Study Finds That Lower Resting Heart Rates of Men Contribute to the Gender Gap in Criminal Activity

It is well known that men are far more likely to participate in criminal activity, particularly violent crime, than women. A new study led by Olivia Choy while she was a doctoral student at the University of Pennsylvania, found a correlation between the heart rate of 11 years olds and their propensity to be involved in violent and nonviolent crime by the age of 23.

Studies have shown that people with a low resting heart rate tend to seek stimulation to raise their level of arousal. In short, people with a low resting heart rate have low rates of fear and may be more likely to engage in antisocial behavior.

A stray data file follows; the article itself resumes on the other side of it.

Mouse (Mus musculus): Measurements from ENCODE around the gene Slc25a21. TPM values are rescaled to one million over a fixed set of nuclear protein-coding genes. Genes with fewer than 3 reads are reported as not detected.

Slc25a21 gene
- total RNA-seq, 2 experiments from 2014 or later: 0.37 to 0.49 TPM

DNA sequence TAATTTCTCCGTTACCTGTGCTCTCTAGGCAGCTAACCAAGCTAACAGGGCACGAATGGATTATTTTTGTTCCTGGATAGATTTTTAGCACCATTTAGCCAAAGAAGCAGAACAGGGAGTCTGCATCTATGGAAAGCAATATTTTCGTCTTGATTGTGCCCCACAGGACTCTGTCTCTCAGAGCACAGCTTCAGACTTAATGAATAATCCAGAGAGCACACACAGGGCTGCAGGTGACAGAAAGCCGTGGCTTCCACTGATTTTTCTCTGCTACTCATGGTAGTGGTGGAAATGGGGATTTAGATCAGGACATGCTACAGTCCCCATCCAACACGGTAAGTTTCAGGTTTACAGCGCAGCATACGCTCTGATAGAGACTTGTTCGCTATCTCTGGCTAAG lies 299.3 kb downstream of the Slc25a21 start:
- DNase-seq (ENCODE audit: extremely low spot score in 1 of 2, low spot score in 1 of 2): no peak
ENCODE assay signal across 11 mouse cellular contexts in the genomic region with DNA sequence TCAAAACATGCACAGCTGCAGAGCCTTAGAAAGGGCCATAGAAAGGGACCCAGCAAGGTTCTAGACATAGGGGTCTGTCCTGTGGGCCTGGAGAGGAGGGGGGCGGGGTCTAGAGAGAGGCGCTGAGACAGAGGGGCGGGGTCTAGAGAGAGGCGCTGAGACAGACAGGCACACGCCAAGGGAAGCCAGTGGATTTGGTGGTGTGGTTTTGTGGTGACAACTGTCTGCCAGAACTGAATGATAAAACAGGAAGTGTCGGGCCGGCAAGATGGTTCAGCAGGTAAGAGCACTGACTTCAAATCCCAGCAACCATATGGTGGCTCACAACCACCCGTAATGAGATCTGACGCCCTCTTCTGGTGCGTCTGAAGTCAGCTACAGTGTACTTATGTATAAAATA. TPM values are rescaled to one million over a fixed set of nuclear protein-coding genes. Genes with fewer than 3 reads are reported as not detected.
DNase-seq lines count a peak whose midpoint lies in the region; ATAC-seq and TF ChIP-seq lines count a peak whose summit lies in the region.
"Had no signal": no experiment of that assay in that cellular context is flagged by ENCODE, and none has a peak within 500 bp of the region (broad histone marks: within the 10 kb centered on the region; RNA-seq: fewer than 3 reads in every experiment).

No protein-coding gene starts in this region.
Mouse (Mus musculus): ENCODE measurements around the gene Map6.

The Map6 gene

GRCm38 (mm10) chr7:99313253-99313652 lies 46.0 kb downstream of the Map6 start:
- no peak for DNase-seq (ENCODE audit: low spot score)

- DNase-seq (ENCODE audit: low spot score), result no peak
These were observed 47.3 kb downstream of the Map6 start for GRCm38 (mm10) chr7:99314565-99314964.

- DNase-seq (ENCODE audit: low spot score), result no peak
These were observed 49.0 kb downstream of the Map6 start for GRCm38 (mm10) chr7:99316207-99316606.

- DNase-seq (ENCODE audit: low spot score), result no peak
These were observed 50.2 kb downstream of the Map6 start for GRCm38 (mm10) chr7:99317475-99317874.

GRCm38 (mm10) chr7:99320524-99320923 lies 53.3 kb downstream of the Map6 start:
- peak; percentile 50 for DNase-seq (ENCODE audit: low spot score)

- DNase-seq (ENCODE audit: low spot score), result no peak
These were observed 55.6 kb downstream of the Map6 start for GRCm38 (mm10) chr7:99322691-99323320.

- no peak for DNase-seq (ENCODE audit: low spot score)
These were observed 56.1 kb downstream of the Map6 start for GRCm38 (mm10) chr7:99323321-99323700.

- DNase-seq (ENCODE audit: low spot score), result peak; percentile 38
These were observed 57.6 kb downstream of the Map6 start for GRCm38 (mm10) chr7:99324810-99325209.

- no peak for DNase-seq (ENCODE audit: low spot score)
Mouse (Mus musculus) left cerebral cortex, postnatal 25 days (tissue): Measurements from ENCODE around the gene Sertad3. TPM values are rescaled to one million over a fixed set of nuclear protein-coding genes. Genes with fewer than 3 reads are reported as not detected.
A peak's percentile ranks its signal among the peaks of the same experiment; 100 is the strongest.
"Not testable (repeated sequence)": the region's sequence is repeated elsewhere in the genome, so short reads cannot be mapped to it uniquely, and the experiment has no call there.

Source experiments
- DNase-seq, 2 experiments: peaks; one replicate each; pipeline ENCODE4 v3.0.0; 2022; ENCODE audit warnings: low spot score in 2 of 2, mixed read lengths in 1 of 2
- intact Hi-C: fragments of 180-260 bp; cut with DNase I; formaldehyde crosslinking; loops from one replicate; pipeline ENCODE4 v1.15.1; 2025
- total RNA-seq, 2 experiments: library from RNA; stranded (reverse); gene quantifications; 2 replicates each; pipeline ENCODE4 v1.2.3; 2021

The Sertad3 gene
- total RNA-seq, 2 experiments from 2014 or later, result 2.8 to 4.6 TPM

Dr. Choy says that “to commit a crime, you do need a level of fearlessness.” This is “why we see this relationship between low heart rate and antisocial behavior.”

Dr. Choy’s study concludes that the lower resting heart rate of men compared to women can explain between 5 and 17 percent of the gender gap in criminal activity.

The full study, “Explaining the Gender Gap in Crime: The Role of Heart Rate,” was published on the website of the journal Criminology. It may be accessed here.

After completing her Ph.D. in criminology at the University of Pennsylvania this spring, Dr. Choy has accepted a position as an assistant professor at Nanyang Technological University in Singapore.

Filed Under: Gender GapResearch/Study


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